Recently-retired Villanova Head Basketball Coach Jay Wright has opened the door to a coaching return less than a week after stepping down from Nova.
“[Coaching in the NBA] was something I always thought about,” Wright said. “My experience with the Olympics kind of scratched that itch. … I kind of feel like I did it a little bit. And I loved coaching those guys.”
Wright won two national championships and two Naismith College Coach of the Year awards during his 21-year tenure at Villanova. He was the 2010s AP Coach of the Decade, a six-time Big East Coach of the Year, and a 2021 Basketball Hall of Fame inductee.
Jay Wright to make NBA coaching debut?
Wright has never participated in the NBA at any level. He went straight from playing at Bucknell to coaching at Rochester in 1984, where he served as an assistant. He made a few stops in various locations, including Villanova, as an assistant, before eventually landing a head coaching job at Hofstra in 1994 and ultimately Villanova in 2001.
Despite his lack of experience at the next level, surrounding interest in Wright is very high. NBA insiders have reported that multiple teams have reached out to gauge his interest in coming to the top flight of basketball; Rich Eisen even led a campaign on his show The Rich Eisen Show on behalf of Los Angeles Lakers fans and pondered a reality in which the all-timer made his way to the big show.
However, this scenario seems to be more of a long-term prospect; Wright was described as being “at peace” with his decision and still feels that he needs to step away from the game.
“Right now I definitely need a break,” Wright said Tuesday. “Right now I’m looking forward to this [special assistant] position at Villanova. But honestly, down the road, I’d be lying— I don’t know what I’m going to feel like.”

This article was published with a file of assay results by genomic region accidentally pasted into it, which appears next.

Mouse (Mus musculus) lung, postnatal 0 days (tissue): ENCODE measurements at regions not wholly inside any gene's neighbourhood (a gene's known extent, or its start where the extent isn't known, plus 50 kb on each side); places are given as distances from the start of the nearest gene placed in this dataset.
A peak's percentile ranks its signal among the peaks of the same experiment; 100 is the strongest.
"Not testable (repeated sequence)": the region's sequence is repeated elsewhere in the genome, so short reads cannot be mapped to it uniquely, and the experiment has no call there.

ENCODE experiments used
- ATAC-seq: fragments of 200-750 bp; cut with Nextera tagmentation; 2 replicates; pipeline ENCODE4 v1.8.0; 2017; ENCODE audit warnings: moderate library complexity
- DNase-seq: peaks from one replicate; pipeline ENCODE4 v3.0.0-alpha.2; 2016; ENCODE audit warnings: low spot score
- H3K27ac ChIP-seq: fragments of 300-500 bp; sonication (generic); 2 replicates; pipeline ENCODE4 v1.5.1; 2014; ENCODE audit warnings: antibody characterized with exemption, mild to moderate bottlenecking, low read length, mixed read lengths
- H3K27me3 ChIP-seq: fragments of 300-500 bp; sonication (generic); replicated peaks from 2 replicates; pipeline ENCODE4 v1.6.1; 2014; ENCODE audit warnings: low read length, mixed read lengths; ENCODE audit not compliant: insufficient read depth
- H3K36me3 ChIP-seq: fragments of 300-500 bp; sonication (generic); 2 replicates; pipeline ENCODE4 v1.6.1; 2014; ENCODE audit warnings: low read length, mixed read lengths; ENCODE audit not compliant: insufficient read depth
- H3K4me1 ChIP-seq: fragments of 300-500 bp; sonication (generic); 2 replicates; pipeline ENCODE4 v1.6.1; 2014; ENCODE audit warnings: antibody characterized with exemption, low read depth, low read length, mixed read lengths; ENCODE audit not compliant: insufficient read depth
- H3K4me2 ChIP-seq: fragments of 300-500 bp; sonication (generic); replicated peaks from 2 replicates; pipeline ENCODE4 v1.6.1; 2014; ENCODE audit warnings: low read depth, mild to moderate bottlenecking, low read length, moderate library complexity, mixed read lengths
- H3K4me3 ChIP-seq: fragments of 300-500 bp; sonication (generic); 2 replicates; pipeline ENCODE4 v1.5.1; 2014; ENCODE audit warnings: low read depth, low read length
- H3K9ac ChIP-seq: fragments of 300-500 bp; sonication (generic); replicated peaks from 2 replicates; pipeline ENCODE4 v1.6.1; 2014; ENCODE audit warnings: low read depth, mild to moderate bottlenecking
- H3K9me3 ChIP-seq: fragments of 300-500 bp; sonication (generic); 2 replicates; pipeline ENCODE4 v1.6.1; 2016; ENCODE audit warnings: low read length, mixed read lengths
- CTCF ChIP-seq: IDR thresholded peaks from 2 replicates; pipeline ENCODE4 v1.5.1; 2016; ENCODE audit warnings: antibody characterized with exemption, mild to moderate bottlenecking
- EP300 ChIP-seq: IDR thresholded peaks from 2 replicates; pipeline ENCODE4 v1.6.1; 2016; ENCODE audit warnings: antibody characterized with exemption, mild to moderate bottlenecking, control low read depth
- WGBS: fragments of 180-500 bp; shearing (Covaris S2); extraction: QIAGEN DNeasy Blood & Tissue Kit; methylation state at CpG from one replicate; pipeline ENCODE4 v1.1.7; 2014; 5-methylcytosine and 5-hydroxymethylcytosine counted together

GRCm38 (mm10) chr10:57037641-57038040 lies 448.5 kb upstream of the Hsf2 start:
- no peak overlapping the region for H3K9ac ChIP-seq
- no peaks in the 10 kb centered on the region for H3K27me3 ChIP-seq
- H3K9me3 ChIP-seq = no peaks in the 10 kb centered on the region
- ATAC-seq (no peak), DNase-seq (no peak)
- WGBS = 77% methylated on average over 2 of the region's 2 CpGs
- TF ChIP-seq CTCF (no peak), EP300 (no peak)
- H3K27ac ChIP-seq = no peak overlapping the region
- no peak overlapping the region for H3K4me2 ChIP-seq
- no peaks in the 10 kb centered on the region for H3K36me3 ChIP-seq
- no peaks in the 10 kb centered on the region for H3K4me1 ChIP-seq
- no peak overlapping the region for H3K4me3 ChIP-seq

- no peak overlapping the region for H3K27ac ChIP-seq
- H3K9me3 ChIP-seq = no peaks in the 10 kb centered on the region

While a far cry from a promise, Wright’s open-ended statement was a brain-teaser for fans and general managers around the NBA nonetheless.
Possible landing spots for a legend
Wright’s Northeast tenure might not have to end with his switch to the professional game; the Philadelphia 76ers, after all, are a half-hour drive from Villanova, Wright’s old stomping grounds. They are currently tied up with Head Coach Doc Rivers, but now that they have allowed an injured-Toronto Raptors team to claw back from 3-0 and win two games, many are already analyzing a scenario in which the Sixers get reverse-swept and need a new man at the helm.
If there is one man fit for the choke job, it is Rivers; he is the only coach in league history to have thrown away more than one 3-1 lead in the playoffs, doing it three times across his career and most recently with the Los Angeles Clippers in the 2020 bubble.
The Lakers are also a name on the tip of everyone’s mouths, given they are without a coach and need someone with authority and superior knowledge of the game. Sending Wright to coach LeBron James in the most scrutinized market in American sports would be baptism by fire, but the ever-cool figure would probably favor his chances of surviving the storm.
On a much lower level, the Charlotte Hornets and Sacramento Kings have coaching vacancies which could be a nice fit for a coach with no experience at this level, though it could also be construed as a job below his status.
If Wright is going to jump to the NBA, it is not going to be next year. He shared that he is drained mentally and undoubtedly needs time away.
“I know I made the right decision, because I don’t think going into next year I’d be able to do the things I need to do to keep [Villanova] at a high level,” Wright said. “But I’m going to take this year and really throw myself into this position at Villanova, and then see what’s out there. I just didn’t want to be the coach at Villanova and not be 100 percent in.”